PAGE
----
Tag Archive | traditions

Traditions

When I arrived home, I sat down at the kitchen table with my bag of goodies. Mom was standing at the stove stirring a pot of chili. Looking over her shoulder, she said, “Don’t spoil your supper with candy. You can eat whatever you want later.”

I protested, “I just want to look at what I got at school.” Opening a small brown paper bag, I dumped it next to my cereal bowl, filled during the night with chocolate covered peanuts, vanilla creams, hard candies and an orange. Mom left the stove to look over my shoulder as I examined my new loot. There was a red and white candy cane, a bunch of peanuts in the shell, several chewy red, white and green mints in wrappers and a popcorn ball. On the way home from school, I’d gobbled down the malted milk balls.

Mom asked, “Did you get to see Saint Nicholas today?”

Shaking my head and grinning with the superiority of a ten-year-old, I said, “Nah. It was just like other years. When we came back inside from our last recess of the day, everyone had a bag like this on their desk.” As Mom sliced bread, I said, “My classmates all celebrate Christmas pretty much the same, but not Saint Nicholas. Only a few put letters to Santa in a cereal bowl like we do. Some of them set out shoes, others hang socks…” Continue reading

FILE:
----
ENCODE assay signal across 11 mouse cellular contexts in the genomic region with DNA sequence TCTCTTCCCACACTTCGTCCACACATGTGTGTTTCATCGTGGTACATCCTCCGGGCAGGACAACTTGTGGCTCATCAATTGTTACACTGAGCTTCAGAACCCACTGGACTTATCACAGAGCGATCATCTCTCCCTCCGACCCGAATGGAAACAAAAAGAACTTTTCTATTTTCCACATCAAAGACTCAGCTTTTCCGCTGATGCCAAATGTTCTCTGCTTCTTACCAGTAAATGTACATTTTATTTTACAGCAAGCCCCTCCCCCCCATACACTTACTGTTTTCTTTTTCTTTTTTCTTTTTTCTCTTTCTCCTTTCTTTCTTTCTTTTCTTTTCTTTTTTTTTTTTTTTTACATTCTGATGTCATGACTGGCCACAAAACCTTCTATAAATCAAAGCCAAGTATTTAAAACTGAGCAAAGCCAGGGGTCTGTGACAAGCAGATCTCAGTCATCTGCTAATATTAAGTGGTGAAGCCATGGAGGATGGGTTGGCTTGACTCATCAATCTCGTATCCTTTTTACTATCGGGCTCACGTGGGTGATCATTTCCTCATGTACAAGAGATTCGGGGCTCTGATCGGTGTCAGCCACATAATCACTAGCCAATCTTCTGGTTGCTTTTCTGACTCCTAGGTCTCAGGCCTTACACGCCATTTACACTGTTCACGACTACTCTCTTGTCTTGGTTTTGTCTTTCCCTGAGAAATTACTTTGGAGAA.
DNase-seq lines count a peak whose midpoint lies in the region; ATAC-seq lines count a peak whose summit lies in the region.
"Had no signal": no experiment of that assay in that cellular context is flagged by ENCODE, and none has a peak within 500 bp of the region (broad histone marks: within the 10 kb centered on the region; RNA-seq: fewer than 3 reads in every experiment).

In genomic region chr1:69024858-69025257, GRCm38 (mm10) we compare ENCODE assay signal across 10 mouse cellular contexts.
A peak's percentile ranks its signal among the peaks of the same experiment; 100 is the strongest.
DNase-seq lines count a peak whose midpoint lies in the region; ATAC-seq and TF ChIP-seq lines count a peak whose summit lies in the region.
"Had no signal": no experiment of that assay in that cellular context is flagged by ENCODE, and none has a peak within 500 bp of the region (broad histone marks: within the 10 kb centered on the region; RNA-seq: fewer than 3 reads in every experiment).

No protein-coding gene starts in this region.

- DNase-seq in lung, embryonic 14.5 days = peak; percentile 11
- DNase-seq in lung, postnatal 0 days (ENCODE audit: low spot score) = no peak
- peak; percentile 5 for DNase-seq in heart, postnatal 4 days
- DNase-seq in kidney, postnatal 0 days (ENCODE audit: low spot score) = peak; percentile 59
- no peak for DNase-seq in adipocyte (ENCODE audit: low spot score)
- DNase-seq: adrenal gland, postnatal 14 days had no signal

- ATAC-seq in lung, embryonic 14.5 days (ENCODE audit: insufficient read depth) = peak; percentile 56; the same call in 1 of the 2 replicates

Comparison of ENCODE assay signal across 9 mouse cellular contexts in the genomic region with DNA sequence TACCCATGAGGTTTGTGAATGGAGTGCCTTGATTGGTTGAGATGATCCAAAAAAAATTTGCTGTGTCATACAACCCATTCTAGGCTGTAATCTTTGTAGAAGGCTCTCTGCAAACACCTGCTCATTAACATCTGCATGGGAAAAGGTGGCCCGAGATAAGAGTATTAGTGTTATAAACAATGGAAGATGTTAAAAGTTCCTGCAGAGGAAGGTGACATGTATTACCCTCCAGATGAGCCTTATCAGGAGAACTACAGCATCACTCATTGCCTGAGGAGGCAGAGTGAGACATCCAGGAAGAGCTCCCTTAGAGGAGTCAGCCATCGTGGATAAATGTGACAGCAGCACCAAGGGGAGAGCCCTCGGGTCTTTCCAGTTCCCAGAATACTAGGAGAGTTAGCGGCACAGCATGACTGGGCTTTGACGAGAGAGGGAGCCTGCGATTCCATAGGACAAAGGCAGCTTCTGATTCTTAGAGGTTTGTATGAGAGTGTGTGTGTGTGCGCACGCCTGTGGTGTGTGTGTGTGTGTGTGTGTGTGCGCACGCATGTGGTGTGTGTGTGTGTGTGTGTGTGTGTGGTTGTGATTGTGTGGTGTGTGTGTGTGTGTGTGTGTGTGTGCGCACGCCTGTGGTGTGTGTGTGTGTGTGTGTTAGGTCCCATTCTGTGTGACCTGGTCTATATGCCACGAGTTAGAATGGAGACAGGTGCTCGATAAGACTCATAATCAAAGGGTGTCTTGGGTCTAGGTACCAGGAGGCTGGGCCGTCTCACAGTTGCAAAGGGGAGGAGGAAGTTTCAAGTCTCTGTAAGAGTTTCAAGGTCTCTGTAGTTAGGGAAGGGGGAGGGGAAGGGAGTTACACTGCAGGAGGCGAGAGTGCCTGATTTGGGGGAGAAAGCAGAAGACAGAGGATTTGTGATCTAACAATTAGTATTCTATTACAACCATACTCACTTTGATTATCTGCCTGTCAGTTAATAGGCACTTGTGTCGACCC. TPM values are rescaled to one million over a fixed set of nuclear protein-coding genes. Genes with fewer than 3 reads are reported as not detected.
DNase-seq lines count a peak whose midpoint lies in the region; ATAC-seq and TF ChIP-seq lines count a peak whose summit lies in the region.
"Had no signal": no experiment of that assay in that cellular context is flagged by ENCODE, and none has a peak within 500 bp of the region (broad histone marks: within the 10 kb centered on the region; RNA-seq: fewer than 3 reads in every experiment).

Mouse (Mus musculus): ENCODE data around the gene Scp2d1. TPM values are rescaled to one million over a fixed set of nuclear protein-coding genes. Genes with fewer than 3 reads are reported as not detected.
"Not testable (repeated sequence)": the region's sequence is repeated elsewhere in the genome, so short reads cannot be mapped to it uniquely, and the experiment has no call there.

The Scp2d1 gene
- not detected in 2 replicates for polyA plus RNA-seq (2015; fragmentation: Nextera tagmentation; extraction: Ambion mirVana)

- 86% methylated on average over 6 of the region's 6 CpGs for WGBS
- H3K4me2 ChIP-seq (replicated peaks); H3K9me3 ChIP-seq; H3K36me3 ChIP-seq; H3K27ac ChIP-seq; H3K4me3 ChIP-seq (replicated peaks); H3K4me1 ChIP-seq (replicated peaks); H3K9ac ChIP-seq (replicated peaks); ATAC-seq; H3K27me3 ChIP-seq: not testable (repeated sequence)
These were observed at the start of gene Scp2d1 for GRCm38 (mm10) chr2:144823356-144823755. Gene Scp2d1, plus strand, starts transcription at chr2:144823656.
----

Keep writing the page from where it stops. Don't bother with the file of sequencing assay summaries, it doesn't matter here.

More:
Sauerkraut Dreams

Every time I woke during the night I wondered, “When I get up and look, will there be a long trickle of juice running away from the garbage can in the basement?” Behind my closed eyes I remembered mounds of crisp, white shreds of cabbage. The day before I’d had an intimate encounter with two hundred twenty five pounds of the cruciferous vegetable.

My daughter and I make a large batch of sauerkraut every other year. We slip extremely large, food-grade bags into a large metal garbage can especially purchased for this purpose. The fluid that forms when the cabbage is salted and pressed down allows fermentation to take place. Each year I fret and worry that a plastic bag leak could ruin an entire batch. Continue reading